How to Work At Home with a Deadline, Little Ones and No Sitter

working at home with littles

Balancing Needs

One of the hardest challenges of parenting small children is when you absolutely HAVE to get something done and they are all over you. It can really test your patience. There were many times when my partner was working out of town and I had four children under seven to keep occupied while I had to meet deadlines.

The first thing to remember is to stay calm and realize that they are just being who they are – children. They have no idea that you are under pressure, and don’t understand how they could help you. Being egocentric is part of their development and while they nod when you tell them that they must play alone, they really don’t understand that it means. So it’s still up to you to keep them busy.

Here are some tips to try to get some work done.

  • When you have exhausted Netflix, stock up on DVD’s at the library and pay the children $1 to watch each one.
  • Pack away excess birthday and Christmas gifts when received and pull them out now.
  • Pack away half their toys into boxes or buckets, and rotate them. Pack away old toys and pull out a new bucket when you need some time.
  • Arrange a play date at someone else’s house. Be a good friend and reciprocate when they need time too.
  • Join a babysitting coop or hire a homeschooling teen to come over and play with your children.
  • Wait until naptime. Put a fan near their door. The white noise will keep them asleep longer.
  • Send your partner out with the children with spare clothes and lots of money. You will text them when you are done and they are allowed to come back.
  • Buy passes to the local zoo, science centre, museum and play places where the children can run free. Plot yourself in the adult sitting area and bring along your work.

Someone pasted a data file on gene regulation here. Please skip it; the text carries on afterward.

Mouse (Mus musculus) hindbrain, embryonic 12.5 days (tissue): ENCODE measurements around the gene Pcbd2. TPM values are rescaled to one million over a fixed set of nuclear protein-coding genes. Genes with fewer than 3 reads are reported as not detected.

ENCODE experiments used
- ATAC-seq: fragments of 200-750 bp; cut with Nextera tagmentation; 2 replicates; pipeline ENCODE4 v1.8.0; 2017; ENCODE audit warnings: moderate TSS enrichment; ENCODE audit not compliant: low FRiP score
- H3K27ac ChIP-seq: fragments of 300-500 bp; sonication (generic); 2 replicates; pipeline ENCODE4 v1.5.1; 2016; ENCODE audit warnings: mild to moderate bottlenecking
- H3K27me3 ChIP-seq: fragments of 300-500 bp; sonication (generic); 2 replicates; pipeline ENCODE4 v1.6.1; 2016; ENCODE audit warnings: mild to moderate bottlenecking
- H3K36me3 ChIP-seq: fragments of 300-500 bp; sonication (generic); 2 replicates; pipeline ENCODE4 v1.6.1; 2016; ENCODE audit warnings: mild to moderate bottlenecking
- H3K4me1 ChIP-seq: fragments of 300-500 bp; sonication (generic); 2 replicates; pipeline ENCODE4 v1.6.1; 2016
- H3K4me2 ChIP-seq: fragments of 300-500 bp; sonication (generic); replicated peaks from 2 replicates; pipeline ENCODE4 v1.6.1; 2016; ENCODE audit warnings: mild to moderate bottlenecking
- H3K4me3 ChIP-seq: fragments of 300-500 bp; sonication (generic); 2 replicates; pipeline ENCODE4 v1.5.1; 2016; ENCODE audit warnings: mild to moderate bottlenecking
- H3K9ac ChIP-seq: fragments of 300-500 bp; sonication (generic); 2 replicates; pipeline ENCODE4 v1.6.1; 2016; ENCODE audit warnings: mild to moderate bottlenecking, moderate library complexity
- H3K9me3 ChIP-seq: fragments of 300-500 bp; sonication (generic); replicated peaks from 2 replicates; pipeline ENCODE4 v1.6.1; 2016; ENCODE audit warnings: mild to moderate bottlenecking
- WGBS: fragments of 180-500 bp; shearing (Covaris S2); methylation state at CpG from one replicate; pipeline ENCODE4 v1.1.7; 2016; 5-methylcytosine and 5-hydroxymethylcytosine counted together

• For older children, signal to them you are working, even when you are sitting at the kitchen table, by wearing a red or green hat. A red hat means not to bother you unless there is blood or fire. A green hat means that you can be bothered, but please try to figure it out first.
  • Set the clock an hour ahead and put the kids to bed an hour earlier.
  • Let the kids stay up late to watch movies on the condition they let you get some work done. The minute they bother you, the movie goes off and they go to bed. Give two warnings and then do it.

If it is really impossible to work with children underfoot, and sometimes it is, relax and admit defeat. Children are only young once and enjoy the time you have with them. Wait until you can hire a formal sitter and fully concentrate on your work.

About Judy Arnall, BA, DTM, CCFE

BA, DTM, CCFE, Certified child development specialist and master of non-punitive parenting and education practices. Keynote speaker and best-selling author of "Discipline Without Distress", "Parenting With Patience", "Attachment Parenting Tips Raising Toddlers to Teens", and "Unschooling To University."
This entry was posted in Babies 0-1, General Parenting, Preschoolers 3-5, Toddlers 1-2 and tagged , , , , , , , , , , , , , . Bookmark the permalink.

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